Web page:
POLITICAL INVOLVEMENT IS NECESSARY, NOT SUFFICIENT
The unfortunate election of Donald J. Trump to the Presidency of the United States
speaks volumes about the limits of African American involvement in the political
system. Don’t get me wrong. I was born and will live and die a political junkie,
obsessed with the minutiae of politics. Actually, I’m a recovering politician; having
run for office, got my butt beat, and flirted with the possibility of doing it again for
years. Politics is about making the rules of distribution, of deciding how laws
determine who gets what, when, where and why. Politics importantly ensures that
those who make the rules are favorably disposed toward justice and fairness.
Politics allows resistance when those elected don’t follow the lead of their
Economics and politics are closely aligned. Economics also determines who
gets what, when, where and why. So-called free markets determine the flows of
economic distribution, but politics often regulates the way that these so-called free
markets work. I say that these markets are “so-called” free because we know that
politicians distort markets to their liking. During a recession, for example,
politicians agree that bankers need a tight rein on them that they can’t simply
exploit for the purpose of earning predatory profits. After a recession, some
politicians might loosen the rein on bankers and decide to let predatory markets
African Americans have righteously focused on politics and the political
system, especially during the early days of the civil rights movement, when the fight
for the right to vote was a priority. People like Fannie Lou Hamer were beaten
within inches of their lives because they were determined to vote. Medgar Evers
was killed because he was organizing voters. We had a focus on laws. Dr. Martin
Luther King once said, “The law will not make you love me, but it will keep you from
lynching me.” And so we focus on the laws and on politics.
The Trump election reminds us of the limitations of politics, and the need to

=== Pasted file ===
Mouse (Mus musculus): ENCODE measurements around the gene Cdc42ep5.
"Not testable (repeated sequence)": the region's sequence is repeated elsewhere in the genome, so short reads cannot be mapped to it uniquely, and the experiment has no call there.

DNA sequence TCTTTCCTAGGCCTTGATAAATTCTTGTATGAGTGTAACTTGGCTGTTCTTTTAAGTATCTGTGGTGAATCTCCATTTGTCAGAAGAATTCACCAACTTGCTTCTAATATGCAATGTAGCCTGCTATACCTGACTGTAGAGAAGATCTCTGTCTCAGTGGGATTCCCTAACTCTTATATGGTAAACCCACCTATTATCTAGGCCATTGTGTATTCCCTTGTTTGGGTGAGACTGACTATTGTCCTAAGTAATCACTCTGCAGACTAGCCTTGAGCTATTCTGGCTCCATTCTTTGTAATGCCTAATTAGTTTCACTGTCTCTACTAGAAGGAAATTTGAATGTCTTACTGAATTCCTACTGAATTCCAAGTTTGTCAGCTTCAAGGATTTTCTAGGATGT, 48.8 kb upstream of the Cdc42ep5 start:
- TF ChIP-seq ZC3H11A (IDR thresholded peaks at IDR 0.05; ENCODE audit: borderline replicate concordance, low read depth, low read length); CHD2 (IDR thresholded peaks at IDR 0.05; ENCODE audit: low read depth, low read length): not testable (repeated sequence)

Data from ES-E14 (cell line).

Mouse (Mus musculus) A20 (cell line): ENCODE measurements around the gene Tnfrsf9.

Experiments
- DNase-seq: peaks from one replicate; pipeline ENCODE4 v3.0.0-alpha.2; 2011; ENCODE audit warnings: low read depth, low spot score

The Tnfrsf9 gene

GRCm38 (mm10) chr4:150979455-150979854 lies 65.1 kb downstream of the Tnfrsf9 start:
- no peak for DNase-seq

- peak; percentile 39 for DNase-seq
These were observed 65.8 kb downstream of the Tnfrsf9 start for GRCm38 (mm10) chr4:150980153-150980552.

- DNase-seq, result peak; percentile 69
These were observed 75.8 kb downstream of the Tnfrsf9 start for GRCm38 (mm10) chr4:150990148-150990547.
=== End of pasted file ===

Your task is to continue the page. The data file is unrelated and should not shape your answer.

focus on the economic aspects of our lives. Political involvement is necessary, but
not sufficient for Black progress. Every single economic indicator shows African
American people lagging. Not much has changed since Dr. King said, in 1967, “Of the
good things in life, the Negro has approximately one half those of whites. Of the bad
things of life, he has twice those of whites. Thus, half of all Negroes live in substandard
housing. And Negroes have half the income of whites. When we view the negative
experiences of life, the Negro has a double share. There are twice as many unemployed.
The rate of infant mortality among Negroes is double that of whites and there are twice as
many Negroes dying in Vietnam as whites in proportion to their size in the population.”
The numbers have changed some, but the bottom line is that African Americans are not
full equal participants in our economy.
How do we fix that? How do African Americans flex our full economic muscles?
How do we reward those corporations that support equality, and punish, through selective
buying and boycotts, those who oppose freedom and equal opportunity? How do we
stomp with the big dogs like the Koch brothers who buy politicians with the same ease
that some of us buy potato chips? Do we even stand a chance?
I think that we have to spend as much time and place as much emphasis on
economics as on politics. I think we have to be clear that poverty is a profit opportunity
for some corporations. Attorney General Jeff Sessions has already reversed the Obama
executive order that would stop the use of private prisons for federal incarceration. But
these private prisons are machines of predatory capitalism, and now that Sessions has
approved their use, their stocks are soaring. So we have to ask ourselves if our pension
funds, mutual funds, or other financial instruments invest in corporations like Corecivic
(formerly Corrections Corporation of America, $CXW) and the Geo Group ($GEO). Can
we push our investors to withdraw investment from these funds? Or will we be willing,
in the name of predatory capitalism, to profit from this chicanery?
Similarly, from Ava DuVernay’s film 13 th , we are reminded of the others who
profit from the prison industrial complex, including those who provide meals (Aramark is
one of those companies) and phone calls. How much discomfort do they impose on our
incarcerated brothers and sisters to make a profit?
Politicians make rules, but money talks when the nonsense walks. We need to
spend as much time focusing on economics as on politics. We need to follow the money
when we see oppression. And we need to be clear that the clearest path to Black
liberation is that path that focuses on economics.